whistling swans Cygnus (Olor) columbianus in California, USA (J5.8.w2)
- Upland goose Chloephaga picta , Andean crested duck Lophonetta (Anas)
specularioides alticola, red-crested pochard Netta rufina, Maned goose Chenonetta
jubata, eider (J7.4.w1).
- Blue-winged goose Cyanochen cyanopterus, long-tailed duck Clangula hyemalis,
mute swan Cygnus olor, kelp goose Chloephaga hybrida, Chiloe wigeon Anas
sibilatrix, Brazilian teal Amazonetta brasiliensis, Andean crested duck Lophonetta
(Anas) specularioides alticola, Hartlaub's duck Pteronetta hartlaubi Flightless
steamer duck Tachyeres spp., Bewick's swan Cygnus columbianus Buick,
whistling swan Cygnus columbianus columbianus (J7.5.w1).
- Greater snow goose Anser caerulescens, ruddy-headed goose Chloephaga
rubidiceps, Falkland (upland) goose Chloephaga picta , Andean goose Chloephaga
melanoptera, Abyssinian blue-winged goose Cyanochen cyanopterus, New Zealand
(Paradise) shelduck Tadorna variegata, Maned goose Chenonetta jubata, Scaup
- White-fronted goose Anser albifrons (J7.7.w1).
- Dark-bellied brent goose Branta bernicla on the Wash, UK (J7.25.w1).
- Eiders, other seaducks (J7.30.w2).
- Musk duck Biziura lobata adult (in quarantine after transport from Australia),
North American ruddy duck Oxyura jamaicensis and white-headed duck Oxyura
leucocephala juveniles in the UK (J7.33.w3)
- Among northern geese in captivity, noted to be particularly problematic in: Emperor
geese Anser canagica, red-breasted geese Branta ruficollis, white-fronted
geese Anser albifrons (adults); emperor geese Anser canagica, bean geese Anser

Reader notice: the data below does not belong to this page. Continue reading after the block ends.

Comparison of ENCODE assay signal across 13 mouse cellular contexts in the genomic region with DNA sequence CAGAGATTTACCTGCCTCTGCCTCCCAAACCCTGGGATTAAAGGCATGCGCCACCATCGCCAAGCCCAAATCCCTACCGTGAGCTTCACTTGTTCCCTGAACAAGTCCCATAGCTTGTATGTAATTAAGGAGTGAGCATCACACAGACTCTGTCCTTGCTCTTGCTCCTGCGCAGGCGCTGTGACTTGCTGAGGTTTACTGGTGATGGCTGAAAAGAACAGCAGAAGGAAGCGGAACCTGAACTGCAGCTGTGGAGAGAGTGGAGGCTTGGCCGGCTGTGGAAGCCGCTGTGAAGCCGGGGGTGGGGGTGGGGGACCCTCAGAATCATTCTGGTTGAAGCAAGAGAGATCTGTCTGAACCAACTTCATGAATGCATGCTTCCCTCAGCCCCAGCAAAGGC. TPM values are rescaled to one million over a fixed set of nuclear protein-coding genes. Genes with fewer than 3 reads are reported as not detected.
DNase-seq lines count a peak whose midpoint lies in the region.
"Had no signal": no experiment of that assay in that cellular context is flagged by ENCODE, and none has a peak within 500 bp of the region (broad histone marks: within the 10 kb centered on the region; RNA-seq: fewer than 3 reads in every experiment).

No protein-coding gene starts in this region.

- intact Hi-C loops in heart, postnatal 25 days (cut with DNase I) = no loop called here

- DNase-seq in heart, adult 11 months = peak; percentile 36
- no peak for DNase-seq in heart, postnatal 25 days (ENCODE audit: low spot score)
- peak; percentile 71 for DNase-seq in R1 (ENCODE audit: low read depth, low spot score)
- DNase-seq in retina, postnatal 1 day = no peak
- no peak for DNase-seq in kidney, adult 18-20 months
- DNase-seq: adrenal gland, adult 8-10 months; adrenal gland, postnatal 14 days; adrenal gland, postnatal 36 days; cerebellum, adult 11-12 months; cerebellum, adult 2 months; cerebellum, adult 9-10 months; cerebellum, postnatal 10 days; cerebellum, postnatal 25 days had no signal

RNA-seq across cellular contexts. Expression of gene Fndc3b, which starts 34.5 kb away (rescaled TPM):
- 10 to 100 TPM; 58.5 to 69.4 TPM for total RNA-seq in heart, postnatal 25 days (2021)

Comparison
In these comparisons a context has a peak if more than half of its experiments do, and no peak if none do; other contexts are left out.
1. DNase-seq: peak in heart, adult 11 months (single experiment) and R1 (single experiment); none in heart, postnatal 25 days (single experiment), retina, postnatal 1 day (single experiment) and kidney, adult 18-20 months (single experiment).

fabalis, brent geese Branta bernicla and Ross's geese Anser rossii
(juveniles), white-fronted geese Anser albifrons , brent geese Branta bernicla,
red-breasted geese Branta ruficollis, Ross's geese Anser rossii and Canada
geese Branta canadensis (downies). Important in "all goslings except Lesser
Whitefronts and Beans" (J7.34.w1).
- Bewick's Cygnus columbianus bewickii, Black Cygnus atratus,
Black-necked Cygnus melanocoryphus, Trumpeter Cygnus buccinator,
Whistling Cygnus columbianus columbianus and Whooper Cygnus cygnus swans
- Canada goose Branta canadensis and blue goose (lesser snow goose) Anser (Chen)
- All species of swans (B9.6.w1).
- Wild wood ducks Aix sponsa and mallards Anas platyrhynchos (B15).
- Canvasback Aythya valisineria on the lower Detroit River, USA (P10.28.w1).
- In captive, and occasionally in free-living, Gruidae - Cranes.
- In a four-month-old Grus japonensis - Red-crowned crane
crane chick. (J4.183.w5)
- In a 42-day-old Grus japonensis - Red-crowned crane